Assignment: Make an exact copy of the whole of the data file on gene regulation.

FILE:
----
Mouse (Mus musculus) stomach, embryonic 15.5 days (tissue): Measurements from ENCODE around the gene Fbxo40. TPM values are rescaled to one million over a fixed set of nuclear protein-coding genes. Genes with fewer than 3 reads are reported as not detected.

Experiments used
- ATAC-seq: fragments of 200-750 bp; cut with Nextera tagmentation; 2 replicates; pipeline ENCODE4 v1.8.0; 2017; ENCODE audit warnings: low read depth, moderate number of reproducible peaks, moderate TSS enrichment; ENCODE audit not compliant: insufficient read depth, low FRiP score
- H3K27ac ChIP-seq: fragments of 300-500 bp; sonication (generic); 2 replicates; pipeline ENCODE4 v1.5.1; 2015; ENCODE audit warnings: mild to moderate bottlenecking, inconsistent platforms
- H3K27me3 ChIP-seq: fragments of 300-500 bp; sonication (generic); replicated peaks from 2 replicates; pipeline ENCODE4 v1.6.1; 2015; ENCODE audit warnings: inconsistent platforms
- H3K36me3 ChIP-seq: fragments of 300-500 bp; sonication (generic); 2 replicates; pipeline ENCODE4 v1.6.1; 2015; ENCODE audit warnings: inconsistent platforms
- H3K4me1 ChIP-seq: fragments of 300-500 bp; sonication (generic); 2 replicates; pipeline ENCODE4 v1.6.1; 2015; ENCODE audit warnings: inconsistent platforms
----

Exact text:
Mouse (Mus musculus) stomach, embryonic 15.5 days (tissue): Measurements from ENCODE around the gene Fbxo40. TPM values are rescaled to one million over a fixed set of nuclear protein-coding genes. Genes with fewer than 3 reads are reported as not detected.

Experiments used
- ATAC-seq: fragments of 200-750 bp; cut with Nextera tagmentation; 2 replicates; pipeline ENCODE4 v1.8.0; 2017; ENCODE audit warnings: low read depth, moderate number of reproducible peaks, moderate TSS enrichment; ENCODE audit not compliant: insufficient read depth, low FRiP score
- H3K27ac ChIP-seq: fragments of 300-500 bp; sonication (generic); 2 replicates; pipeline ENCODE4 v1.5.1; 2015; ENCODE audit warnings: mild to moderate bottlenecking, inconsistent platforms
- H3K27me3 ChIP-seq: fragments of 300-500 bp; sonication (generic); replicated peaks from 2 replicates; pipeline ENCODE4 v1.6.1; 2015; ENCODE audit warnings: inconsistent platforms
- H3K36me3 ChIP-seq: fragments of 300-500 bp; sonication (generic); 2 replicates; pipeline ENCODE4 v1.6.1; 2015; ENCODE audit warnings: inconsistent platforms
- H3K4me1 ChIP-seq: fragments of 300-500 bp; sonication (generic); 2 replicates; pipeline ENCODE4 v1.6.1; 2015; ENCODE audit warnings: inconsistent platforms